The Griffon engine improved the performance of the Spitfire at all heights. Tests in early 1944 found it to be faster than the Mk IX at every altitude, with the best rate of climb yet seen. The only area not to see any improvement was manoeuvrability, which did not rely on the engine but on the airframe. It had a similar advantage over the Fw 190A, which had a similar performance to the Mk IX. The only problem posed by the Griffon was that it span in the opposite direction to the Merlin. Merlin powered Spitfires had tended to veer left on takeoff. The Mk XIV veered to the right instead.

The superior performance of the Mk XIV made it the ideal aircraft to deal with the menace of the V-1. No.91 Squadron, based at West Malling, ended up with the best record against the flying bomb, shooting down 184 with its Mk XIVs.

From September 1944 the Mk XIV was used with the 2nd Tactical Air Force. It equipped all twenty Spitfire squadrons on the continent between D-Day and VE-Day. Its role in Europe was normally armed reconnaissance, searching for any enemy targets behind the German lines. It could carry up to 1000 lbs of bombs, or in a FR role 500 lbs of bombs and a camera.

More survivors:

...and a close relative, (if only by paint scheme) not so lucky:

(Ps- no right to the photos claimed. Happy to credit, link or remove. Simply a fan page)

Thursday, 28 May 2015

Me 262B-1 Twin Seater Night Fighter Survivor- Johannesburg, South Africa

Red 8: The only Surviving Me 262B-1 Night fighter (Nachtjaeger)

Surviving samples of the world's first operational jet fighter are rare

1500+ Messerschmitt Me 262s were produced, but only eight aircraft survive today.
(Ten if you count the two post-war Avia S-92s.)

The world's only surviving 2-seat Me 262 night fighter is preserved in the South African National Museum of Military History in Johannesburg.

The production two-seater variant of the 262, the Me 262B-1, was initially built for conversion training  purposes. Pilot accustomed to piston-engined aircraft found that the Me 262 was a completely different beast.

The 262 had a tricycle undercarriage, twin engines, completely new type of propulsion and a very temperamental throttle control. This necessitated a conversion trainer with a instructor in the rear cockpit. Two-seater machines were not to be built new but converted from fighter models. About 120 machines of this variant were finished during 1944 and 1945.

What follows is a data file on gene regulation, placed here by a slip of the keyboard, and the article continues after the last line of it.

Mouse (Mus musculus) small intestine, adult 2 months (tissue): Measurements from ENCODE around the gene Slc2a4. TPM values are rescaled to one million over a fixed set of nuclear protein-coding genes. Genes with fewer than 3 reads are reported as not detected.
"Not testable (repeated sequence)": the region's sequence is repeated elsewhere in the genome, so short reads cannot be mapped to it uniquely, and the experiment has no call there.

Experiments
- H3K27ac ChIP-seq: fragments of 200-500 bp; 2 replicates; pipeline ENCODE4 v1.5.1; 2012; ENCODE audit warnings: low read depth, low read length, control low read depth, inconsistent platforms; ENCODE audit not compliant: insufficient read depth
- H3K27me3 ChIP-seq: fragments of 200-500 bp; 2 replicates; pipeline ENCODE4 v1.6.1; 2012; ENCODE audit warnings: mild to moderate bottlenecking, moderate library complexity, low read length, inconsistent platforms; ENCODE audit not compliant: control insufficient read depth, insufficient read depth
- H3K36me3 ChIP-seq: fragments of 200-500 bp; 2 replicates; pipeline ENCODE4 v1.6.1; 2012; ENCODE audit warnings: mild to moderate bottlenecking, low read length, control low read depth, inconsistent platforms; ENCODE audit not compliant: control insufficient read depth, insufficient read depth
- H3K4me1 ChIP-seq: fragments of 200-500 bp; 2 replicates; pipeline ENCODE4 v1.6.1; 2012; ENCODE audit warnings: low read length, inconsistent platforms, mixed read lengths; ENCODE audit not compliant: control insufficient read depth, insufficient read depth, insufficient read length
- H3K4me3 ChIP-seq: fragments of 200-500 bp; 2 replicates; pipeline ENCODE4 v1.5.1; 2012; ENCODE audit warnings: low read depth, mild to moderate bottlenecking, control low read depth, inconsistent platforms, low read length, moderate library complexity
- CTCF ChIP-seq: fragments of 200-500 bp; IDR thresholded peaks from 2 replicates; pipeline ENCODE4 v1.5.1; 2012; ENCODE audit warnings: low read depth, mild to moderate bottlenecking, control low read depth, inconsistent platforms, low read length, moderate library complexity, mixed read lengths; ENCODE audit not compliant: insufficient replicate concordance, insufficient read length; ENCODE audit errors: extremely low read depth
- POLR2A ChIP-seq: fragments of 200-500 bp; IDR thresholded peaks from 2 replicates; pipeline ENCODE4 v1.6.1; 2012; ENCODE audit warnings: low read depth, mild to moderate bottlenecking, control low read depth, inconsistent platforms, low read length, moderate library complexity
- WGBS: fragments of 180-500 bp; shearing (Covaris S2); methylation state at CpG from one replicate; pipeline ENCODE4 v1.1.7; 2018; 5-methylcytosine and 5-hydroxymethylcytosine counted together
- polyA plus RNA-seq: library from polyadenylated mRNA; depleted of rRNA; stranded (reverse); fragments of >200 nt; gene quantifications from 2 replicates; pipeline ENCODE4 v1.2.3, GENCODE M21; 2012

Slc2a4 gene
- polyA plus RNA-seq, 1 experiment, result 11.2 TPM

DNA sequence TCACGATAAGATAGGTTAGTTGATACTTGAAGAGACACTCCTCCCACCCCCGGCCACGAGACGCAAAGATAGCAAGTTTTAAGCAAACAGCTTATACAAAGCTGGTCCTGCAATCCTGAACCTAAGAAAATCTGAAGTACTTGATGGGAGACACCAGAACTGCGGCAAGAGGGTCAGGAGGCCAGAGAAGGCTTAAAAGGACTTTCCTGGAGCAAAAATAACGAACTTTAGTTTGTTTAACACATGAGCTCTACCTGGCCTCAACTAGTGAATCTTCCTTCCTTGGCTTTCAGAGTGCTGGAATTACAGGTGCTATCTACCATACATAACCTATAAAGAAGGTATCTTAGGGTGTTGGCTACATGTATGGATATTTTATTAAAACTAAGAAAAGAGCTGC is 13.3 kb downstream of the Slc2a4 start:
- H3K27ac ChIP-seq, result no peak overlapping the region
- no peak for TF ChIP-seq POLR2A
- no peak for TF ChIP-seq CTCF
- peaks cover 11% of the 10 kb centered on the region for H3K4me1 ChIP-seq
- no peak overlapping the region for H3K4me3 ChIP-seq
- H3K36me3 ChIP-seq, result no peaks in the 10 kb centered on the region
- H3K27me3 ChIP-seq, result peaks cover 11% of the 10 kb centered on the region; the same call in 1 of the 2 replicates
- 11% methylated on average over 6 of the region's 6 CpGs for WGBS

Initially, the idea of a night-fighter 262 was developed independently by Messerschmitt as the Me 262B-2. It was to have a longer fuselage accommodating the two crew, internal fuel tanks with the capacity comparable to that of a single-seat variant, and a Berlin radar antenna hidden inside the modified nose cone. By the end of 1944 the war situation had deteriorated so rapidly that it was realized that an interim solution had to be found before the B-2 could reach production status.

Thus some of the existing trainer machines were converted once again to interim model night fighters becoming Me 262B-1a/U1. The conversion mounted a FuG 218 radar;  with an operator occupying the rear cockpit. Before the collapse of German defences, only a handful of this type reached operational use with a single unit, 10./NJG11 at Magdeburg, Germany.

The survivor started its career as  Werknummer 110305. It  was flown operationally at 10./NJG11 by Kurt Welter. Whilst at this location it carried a red number 8 outlined in white, and camouflage of grey mottle over all-black undersurfaces. This aircraft has been widely documented in books and numerous colour profiles.

So how did it end up in South Africa?

Together with other aircraft of the unit, Red 8 was surrendered to the Allies at Schleswig. The two-seater aircraft were considered a prized booty by the British, who collected three flyable machines for evaluation purposes. The other two were Red 12, werknummer 111980, (later destroyed in a gale in 1947) and Red 10, werknummer 110635 (scrapped already later the same year).

On 18 May 1945 Red 8 was ferried to Gilze-Rijen and then to RAF Farnborough in the UK for evaluation. It was subsequently used for radar and tactical trials starting from July the same year. It carried the RAF serial VH519.

After completed trials, Red 8 was shipped to South Africa on 23 February 1947, arriving at Cape Town on 17 March. Amazingly, it survived in storage until the late-1960s when it was taken over by the museum.

This important aircraft was restored for display in 1971 and has been a star exhibit of the Johannesburg museum since 1972. I was lucky enough to first see it in 1977. At that time it was open to be clambered on. I can proudly say that I have stood on the wing of the last surviving Me 262B-2 as a child.

FE-610, an American war Prize, scrapped in 1950

Note the RAF roundels on this unidentifiable captive aircraft

Un-cropped and un-enlaged photo

Possibly the same aircraft, identifiable by its nose werke number: 306;
 clearly one of the three captured by the British

A war trophy on display